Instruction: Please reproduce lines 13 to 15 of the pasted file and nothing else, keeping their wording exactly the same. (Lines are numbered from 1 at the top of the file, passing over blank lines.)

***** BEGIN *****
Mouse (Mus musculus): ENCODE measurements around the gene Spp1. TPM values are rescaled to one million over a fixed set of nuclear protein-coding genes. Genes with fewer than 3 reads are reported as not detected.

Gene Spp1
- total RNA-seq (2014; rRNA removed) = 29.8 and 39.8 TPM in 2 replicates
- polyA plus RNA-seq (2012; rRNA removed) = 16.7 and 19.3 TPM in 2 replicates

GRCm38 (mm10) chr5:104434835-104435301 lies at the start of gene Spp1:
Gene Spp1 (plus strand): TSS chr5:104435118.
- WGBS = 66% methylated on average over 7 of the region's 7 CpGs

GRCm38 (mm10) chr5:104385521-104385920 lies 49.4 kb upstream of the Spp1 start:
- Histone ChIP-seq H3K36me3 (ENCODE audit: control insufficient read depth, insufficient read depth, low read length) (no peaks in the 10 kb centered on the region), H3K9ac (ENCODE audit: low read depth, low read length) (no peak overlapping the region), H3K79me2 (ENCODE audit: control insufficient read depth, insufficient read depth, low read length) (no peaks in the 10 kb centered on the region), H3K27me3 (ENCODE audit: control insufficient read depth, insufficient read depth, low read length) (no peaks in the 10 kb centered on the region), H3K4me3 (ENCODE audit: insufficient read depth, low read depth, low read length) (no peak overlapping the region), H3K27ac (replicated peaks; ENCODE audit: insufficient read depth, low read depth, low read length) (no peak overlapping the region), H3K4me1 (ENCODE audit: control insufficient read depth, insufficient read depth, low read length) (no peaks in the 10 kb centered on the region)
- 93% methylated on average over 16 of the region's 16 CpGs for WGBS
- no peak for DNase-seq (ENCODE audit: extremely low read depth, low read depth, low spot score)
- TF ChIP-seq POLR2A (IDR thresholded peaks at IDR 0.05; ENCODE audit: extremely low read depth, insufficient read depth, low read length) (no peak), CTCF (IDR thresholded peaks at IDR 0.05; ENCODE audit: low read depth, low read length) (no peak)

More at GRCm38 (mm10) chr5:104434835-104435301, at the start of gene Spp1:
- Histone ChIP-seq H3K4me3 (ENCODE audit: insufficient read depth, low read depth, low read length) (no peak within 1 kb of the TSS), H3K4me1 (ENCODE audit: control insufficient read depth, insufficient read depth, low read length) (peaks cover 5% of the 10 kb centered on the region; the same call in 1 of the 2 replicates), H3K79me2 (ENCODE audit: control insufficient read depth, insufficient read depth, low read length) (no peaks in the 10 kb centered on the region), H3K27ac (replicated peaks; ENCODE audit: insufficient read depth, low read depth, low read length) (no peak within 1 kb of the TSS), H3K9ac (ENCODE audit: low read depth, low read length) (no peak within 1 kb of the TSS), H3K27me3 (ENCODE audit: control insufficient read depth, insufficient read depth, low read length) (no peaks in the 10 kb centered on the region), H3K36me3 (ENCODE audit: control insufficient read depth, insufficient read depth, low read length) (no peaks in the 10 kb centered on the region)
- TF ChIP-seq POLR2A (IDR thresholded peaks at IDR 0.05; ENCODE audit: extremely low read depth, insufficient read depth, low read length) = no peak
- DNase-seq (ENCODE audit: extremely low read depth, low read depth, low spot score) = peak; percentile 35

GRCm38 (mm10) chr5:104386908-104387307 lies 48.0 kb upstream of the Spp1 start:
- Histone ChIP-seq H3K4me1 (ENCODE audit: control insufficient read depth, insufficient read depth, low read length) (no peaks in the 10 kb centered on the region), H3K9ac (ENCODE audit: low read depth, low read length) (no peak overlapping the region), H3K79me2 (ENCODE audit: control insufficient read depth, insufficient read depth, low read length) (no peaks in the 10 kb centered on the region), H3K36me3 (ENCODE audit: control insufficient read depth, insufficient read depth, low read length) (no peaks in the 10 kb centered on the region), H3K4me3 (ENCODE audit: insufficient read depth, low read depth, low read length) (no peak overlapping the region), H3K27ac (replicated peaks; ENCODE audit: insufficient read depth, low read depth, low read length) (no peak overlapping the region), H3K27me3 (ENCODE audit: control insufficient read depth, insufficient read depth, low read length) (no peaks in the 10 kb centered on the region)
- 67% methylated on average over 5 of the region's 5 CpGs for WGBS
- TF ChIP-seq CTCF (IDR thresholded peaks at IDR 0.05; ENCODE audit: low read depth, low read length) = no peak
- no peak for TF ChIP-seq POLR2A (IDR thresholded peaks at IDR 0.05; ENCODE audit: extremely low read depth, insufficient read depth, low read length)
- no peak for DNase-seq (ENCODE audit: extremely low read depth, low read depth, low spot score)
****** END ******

More at GRCm38 (mm10) chr5:104434835-104435301, at the start of gene Spp1:
- Histone ChIP-seq H3K4me3 (ENCODE audit: insufficient read depth, low read depth, low read length) (no peak within 1 kb of the TSS), H3K4me1 (ENCODE audit: control insufficient read depth, insufficient read depth, low read length) (peaks cover 5% of the 10 kb centered on the region; the same call in 1 of the 2 replicates), H3K79me2 (ENCODE audit: control insufficient read depth, insufficient read depth, low read length) (no peaks in the 10 kb centered on the region), H3K27ac (replicated peaks; ENCODE audit: insufficient read depth, low read depth, low read length) (no peak within 1 kb of the TSS), H3K9ac (ENCODE audit: low read depth, low read length) (no peak within 1 kb of the TSS), H3K27me3 (ENCODE audit: control insufficient read depth, insufficient read depth, low read length) (no peaks in the 10 kb centered on the region), H3K36me3 (ENCODE audit: control insufficient read depth, insufficient read depth, low read length) (no peaks in the 10 kb centered on the region)
- TF ChIP-seq POLR2A (IDR thresholded peaks at IDR 0.05; ENCODE audit: extremely low read depth, insufficient read depth, low read length) = no peak